Dr. Richard Sezibera’s appointment as the East African Community (EAC) Secretary General coincided with Rwanda’s 17th commemoration of the genocide against the Tutsi. One way of looking at Dr.Sezibera’s appointment, while linking it with the genocide commemoration, is to closely look at what his appointment will bring to the entire EAC.
Especially within the life of the EAC as it seeks to consolidate its gains in order to propel the community towards the planned political federation.
One thing is certain as Dr. Sezibera comes into office. That certain countries within the EAC seem to be experiencing political challenges and these include Kenya and Uganda.
Since the Ugandan elections were conducted in 2010, violence has erupted, while in Kenya,with fresh elections approaching in 2012, negative ethnicity seems to be destroying the gains that Kenyans had made as they embarked on post election reconciliation that cost them heavily in 2008.
Kenya risks getting back to the brink unless the coalition government urgently tackles issues of impunity, youth unemployment and threats posed by hate speech amongst some of its leaders.
The same level of threats could be said of Uganda where rising food and fuel prices is being used to stoke chaos.
That being the case, one can say with some level of certainty that there is a fundamental and almost radical difference between how politicians behave in Kenya and Uganda, on one hand, and how their Rwandan counterparts go about their business on the other.
Since Rwanda began its real political transition to break away with its dark past in 1994, Rwandan leaders have so many lessons to offer East Africans as the political federation beckons.
The country learnt the hard way due to the recklessness of some of the pre-Arusha Accord politicians. It is widely acknowledged that such acts catapulted Rwanda into the 1994 genocide against Tutsi.
What happened to Rwanda 17 years ago is a lesson tough enough for any politician to attempt anything similar. Furthermore, it seems that Rwandan politicians have mastered the delicate art of building trust, consensus and goodwill.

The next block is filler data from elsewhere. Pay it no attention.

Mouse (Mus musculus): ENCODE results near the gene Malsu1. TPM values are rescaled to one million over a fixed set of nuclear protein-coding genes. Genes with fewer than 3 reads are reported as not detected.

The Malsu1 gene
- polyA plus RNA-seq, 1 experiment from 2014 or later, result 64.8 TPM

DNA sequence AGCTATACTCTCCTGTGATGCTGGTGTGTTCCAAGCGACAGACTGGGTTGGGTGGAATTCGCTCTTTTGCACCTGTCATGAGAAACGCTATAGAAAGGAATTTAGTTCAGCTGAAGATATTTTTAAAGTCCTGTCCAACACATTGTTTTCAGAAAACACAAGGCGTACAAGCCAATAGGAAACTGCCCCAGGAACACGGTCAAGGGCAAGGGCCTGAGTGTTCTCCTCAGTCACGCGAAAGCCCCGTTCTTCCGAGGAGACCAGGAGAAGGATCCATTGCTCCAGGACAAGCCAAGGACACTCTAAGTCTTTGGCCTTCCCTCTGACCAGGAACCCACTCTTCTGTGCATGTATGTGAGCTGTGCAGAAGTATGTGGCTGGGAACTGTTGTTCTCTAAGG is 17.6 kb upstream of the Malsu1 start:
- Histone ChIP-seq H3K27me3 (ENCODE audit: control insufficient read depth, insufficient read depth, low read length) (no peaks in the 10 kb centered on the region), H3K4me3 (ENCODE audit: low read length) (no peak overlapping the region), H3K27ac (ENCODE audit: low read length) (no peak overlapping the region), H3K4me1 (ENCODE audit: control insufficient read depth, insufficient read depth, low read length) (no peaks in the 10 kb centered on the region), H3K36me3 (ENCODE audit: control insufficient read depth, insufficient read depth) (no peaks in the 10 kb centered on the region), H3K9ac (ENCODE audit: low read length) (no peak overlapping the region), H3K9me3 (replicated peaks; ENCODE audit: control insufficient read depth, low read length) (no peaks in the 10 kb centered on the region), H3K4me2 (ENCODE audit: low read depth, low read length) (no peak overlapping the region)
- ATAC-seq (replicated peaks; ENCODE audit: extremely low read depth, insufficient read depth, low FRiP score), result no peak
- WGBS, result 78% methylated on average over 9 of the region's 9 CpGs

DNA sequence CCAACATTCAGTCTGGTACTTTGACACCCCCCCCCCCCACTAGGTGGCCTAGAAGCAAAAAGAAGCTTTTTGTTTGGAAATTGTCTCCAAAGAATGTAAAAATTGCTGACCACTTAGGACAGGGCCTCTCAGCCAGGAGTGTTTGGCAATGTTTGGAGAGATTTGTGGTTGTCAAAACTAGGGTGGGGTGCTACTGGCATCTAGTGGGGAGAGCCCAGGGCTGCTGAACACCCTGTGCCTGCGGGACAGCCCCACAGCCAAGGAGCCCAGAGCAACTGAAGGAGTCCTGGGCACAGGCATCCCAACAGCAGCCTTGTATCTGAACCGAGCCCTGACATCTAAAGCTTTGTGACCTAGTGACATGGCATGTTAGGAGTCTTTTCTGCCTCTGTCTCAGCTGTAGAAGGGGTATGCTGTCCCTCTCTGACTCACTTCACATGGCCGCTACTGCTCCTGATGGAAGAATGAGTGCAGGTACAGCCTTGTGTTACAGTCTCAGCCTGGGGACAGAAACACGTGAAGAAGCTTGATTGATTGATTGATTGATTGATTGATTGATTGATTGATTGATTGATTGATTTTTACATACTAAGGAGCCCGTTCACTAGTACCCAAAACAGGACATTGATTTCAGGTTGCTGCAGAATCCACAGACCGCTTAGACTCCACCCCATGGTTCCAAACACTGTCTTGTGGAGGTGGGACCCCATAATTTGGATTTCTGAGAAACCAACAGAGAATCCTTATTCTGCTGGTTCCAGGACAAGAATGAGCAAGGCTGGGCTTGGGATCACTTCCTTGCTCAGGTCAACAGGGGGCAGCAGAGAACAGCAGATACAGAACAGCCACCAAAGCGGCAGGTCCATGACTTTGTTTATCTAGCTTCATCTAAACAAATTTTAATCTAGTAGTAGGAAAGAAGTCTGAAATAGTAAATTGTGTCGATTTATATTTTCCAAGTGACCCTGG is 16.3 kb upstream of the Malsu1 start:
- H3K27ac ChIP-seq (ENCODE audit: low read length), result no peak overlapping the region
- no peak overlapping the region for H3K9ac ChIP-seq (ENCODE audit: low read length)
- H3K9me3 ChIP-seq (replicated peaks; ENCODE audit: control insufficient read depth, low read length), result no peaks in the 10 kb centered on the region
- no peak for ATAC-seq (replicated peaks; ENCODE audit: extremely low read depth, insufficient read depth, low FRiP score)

These are key attributes that are requisite in propelling the EAC to the last leg of a political federation. In Rwanda, the winner-takes-all-mentality is actually abhorred. It was part of the bitter lessons the current crop of Rwandan leaders learnt in the unfortunate events that led to the 1994 genocide against Tutsi.
If anything, such lessons are entrenched in the Rwandan constitution. No political party, however powerful can take hold of government without reaching out to other parties. Even the composition of the cabinet in Rwanda takes note of this reality.
The RPF may consider itself the most powerful political party since it stopped the genocide and charted out the a new path for the country, and has twice been elected with an overwhelming majority. However, the rules are such that the RPF must strictly embrace the dictates of co-opting other parties into government.
Meaning that within the government, there is moderation in terms of what politicians do or even say. These are some of the major attributes that Dr. Richard Sezibera takes to the EAC.
Then there is the issue of reconciliation in Rwanda and how such lessons can be adopted by other East African states. Commentators on Kenya’s political landscape say that the real causes of the 2008 violence need to be redressed urgently.
These commentators say that while there has been some progress in areas such as enacting a new constitution or reforms in the police services, little has been done to promote reconciliation and battling impunity. It is 2011 but Kenyans are still crying for change.
Dr.Sezibera has been one of the core cadres of the RPF as it sought to chart out Rwanda’s new path for the last 17 years.
The fundamental changes in Rwanda are just too numerous to list in this article.
The most important thing is that, it is reassuring that such important lessons can be replicated into the wider EAC through Dr.Sezibera as the head of the community.
The author is an editor with The New Times